Despite long-term progress, statistics released by WCB Nova Scotia show time-loss injury rate of 1.76 per 100 covered workers last year
The 2017 time-loss injury rate of 1.76 per 100 covered workers represents a slight increase from last year, when the injury rate was 1.74.
"The impact of workplace injury in our province in 2017 shows us there's been long-term progress, but that we still need to do more to prevent injuries and fatalities," said Stuart MacLean, CEO of WCB Nova Scotia.
The WCB received a total of 23,952 claims last year, a slight decrease from 24,311 the previous year. These include all workplace injuries in covered workplaces, most of which required some health care but didn't result in time lost from work.
There were five workplace fatalities in the province last year, the statistics point out. Another 16 people died as a result of occupational diseases and other health-related issues, such as heart attacks suffered while at work.
One of the five acute workplace deaths occurred in manufacturing, two in construction, one in fishing and one in the retail food and beverage sector. Although the number of acute fatalities has been trending downward in recent years.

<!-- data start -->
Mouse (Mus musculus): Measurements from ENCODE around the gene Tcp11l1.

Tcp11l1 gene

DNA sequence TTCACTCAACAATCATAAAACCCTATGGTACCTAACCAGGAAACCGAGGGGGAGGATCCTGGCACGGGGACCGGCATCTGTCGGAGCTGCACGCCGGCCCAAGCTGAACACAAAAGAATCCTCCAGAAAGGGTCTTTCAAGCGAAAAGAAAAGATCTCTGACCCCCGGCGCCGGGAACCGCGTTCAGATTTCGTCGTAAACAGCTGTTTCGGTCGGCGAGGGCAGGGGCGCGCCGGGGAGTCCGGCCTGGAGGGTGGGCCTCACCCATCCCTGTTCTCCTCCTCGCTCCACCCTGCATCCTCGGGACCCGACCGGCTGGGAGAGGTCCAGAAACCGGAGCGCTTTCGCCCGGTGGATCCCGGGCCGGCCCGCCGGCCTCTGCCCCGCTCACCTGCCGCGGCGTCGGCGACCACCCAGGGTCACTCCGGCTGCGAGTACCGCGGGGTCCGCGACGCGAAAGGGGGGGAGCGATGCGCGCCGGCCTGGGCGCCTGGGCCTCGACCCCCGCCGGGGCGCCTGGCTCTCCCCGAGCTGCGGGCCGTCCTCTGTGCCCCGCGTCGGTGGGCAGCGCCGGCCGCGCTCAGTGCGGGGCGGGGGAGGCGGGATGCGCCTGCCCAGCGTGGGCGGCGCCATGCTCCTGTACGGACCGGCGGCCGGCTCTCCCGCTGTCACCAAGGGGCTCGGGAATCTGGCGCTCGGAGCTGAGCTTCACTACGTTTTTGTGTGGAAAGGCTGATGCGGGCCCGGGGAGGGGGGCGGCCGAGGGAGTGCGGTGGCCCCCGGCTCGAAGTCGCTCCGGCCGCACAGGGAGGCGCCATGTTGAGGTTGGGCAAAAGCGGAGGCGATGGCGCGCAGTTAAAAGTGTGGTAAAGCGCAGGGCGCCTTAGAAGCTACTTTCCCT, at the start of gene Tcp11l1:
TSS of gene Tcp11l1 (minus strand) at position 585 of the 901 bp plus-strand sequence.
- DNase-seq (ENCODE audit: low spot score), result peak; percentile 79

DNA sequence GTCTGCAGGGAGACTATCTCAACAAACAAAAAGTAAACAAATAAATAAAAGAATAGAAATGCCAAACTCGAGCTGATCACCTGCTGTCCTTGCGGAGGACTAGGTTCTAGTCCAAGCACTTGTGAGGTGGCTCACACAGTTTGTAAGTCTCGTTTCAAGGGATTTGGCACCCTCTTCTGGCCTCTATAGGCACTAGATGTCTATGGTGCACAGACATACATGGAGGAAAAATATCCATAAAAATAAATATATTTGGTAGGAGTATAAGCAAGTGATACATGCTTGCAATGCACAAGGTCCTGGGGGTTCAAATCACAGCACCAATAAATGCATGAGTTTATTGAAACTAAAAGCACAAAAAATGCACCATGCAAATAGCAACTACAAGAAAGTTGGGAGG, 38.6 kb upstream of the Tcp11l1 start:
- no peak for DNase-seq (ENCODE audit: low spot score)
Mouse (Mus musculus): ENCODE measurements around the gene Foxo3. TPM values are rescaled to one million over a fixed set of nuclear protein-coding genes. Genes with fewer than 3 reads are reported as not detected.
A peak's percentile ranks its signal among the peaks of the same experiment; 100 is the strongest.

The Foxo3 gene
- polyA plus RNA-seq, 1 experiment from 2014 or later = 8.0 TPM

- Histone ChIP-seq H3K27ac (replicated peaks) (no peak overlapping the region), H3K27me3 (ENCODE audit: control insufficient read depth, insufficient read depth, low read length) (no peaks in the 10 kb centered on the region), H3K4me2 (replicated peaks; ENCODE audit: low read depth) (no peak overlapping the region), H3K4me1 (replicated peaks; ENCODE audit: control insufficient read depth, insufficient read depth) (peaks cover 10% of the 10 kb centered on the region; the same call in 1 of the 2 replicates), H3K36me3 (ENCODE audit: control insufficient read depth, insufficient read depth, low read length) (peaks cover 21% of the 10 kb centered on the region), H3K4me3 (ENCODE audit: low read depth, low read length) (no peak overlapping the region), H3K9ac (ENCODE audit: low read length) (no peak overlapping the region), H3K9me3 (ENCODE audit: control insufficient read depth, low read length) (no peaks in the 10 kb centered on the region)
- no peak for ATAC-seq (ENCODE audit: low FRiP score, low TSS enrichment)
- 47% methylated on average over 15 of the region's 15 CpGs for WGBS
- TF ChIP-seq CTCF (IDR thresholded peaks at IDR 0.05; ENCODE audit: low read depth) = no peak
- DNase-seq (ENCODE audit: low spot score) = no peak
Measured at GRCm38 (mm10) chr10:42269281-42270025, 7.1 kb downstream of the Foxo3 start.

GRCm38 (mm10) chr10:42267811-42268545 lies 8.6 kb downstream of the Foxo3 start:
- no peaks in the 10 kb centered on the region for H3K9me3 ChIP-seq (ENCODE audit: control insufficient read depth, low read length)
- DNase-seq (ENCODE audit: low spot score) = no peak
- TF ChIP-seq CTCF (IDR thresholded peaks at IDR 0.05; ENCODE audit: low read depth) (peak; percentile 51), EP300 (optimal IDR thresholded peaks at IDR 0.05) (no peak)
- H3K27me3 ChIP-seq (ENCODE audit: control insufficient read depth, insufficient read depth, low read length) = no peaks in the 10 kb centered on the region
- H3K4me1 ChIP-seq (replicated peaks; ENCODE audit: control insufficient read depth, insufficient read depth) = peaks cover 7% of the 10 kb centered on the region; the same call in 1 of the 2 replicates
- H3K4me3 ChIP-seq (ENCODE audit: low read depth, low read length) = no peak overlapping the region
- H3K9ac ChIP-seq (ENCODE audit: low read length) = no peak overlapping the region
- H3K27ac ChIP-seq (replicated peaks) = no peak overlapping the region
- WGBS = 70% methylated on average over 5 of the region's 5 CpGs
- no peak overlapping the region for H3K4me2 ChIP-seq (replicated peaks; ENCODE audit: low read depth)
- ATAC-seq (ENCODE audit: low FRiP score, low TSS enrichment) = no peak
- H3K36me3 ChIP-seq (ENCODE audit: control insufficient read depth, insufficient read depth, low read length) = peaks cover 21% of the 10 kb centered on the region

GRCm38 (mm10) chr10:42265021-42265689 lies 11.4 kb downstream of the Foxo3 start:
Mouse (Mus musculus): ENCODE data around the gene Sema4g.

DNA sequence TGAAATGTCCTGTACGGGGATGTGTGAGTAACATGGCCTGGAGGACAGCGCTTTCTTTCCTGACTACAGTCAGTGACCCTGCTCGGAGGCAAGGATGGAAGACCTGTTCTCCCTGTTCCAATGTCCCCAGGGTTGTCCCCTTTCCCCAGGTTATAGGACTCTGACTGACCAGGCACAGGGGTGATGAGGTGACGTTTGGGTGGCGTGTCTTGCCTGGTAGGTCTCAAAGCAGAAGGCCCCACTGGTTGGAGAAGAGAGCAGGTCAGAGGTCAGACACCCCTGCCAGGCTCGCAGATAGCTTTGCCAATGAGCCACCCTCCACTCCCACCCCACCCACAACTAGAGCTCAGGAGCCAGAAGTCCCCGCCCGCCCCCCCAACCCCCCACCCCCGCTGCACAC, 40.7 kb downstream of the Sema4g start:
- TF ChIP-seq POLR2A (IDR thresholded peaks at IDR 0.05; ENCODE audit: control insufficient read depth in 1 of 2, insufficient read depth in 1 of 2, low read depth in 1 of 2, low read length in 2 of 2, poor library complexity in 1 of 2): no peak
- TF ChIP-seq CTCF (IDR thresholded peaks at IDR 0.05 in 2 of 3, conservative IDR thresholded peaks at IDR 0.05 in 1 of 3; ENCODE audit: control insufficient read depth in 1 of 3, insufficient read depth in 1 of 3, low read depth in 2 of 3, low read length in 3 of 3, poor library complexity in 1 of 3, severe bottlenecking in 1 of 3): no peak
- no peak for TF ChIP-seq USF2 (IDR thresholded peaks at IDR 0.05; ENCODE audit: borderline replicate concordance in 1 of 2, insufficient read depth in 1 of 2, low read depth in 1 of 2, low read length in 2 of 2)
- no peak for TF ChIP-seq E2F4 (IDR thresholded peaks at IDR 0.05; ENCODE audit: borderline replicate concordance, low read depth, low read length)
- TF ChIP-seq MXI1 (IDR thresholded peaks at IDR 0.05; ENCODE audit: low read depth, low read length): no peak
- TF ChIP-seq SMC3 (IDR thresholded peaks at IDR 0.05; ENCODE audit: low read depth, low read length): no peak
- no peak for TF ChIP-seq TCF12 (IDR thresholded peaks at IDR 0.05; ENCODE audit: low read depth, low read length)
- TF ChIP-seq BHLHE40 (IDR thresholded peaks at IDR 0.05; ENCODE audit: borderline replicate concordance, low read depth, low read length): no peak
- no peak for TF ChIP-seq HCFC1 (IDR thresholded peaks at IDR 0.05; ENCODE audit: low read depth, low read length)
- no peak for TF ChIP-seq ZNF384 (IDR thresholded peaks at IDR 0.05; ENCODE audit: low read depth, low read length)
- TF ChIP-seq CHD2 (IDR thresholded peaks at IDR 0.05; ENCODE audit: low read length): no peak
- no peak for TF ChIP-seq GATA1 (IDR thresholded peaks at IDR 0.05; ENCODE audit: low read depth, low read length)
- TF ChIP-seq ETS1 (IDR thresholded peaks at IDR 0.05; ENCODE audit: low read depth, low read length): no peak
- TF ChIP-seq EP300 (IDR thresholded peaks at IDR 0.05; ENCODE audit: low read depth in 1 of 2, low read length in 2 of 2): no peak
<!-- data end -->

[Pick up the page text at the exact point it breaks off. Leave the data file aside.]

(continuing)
Some industries, like Nova Scotia's fishing sector, have shown significant progress in their safety cultures. Others, such as the long-term care and home-care sectors, have opportunity to create safer workplaces. WCB is working with government, stakeholders, workers and employers across the province to continue to improve workplace safety, especially in high-risk sectors.
"We need to continue our focus on high-risk industries, we need to encourage more leaders to step forward and we need to work together in new ways to reduce the risk of injury and help workers safely return to work," he said.
A measure of the average length of a claim, the duration index, increased in 2017 to 117 days. Total workplace injury claims are down, while the number of compensable time loss claims rose slightly.
"The total number of days lost to workplace injury is much lower than it once was, but we still need to develop long-term strategies that support improvement in sectors where workers are experiencing more injuries, like long-term care and home care," said MacLean.
The number of women injured at work rose to 48.1 per cent of all injuries, compared to 46.9 per cent in 2016. More than half of all workplace injuries are suffered by those 40 to 60 years old.
"Claims today tend to be more complex, and workers need different levels of service and support," he said.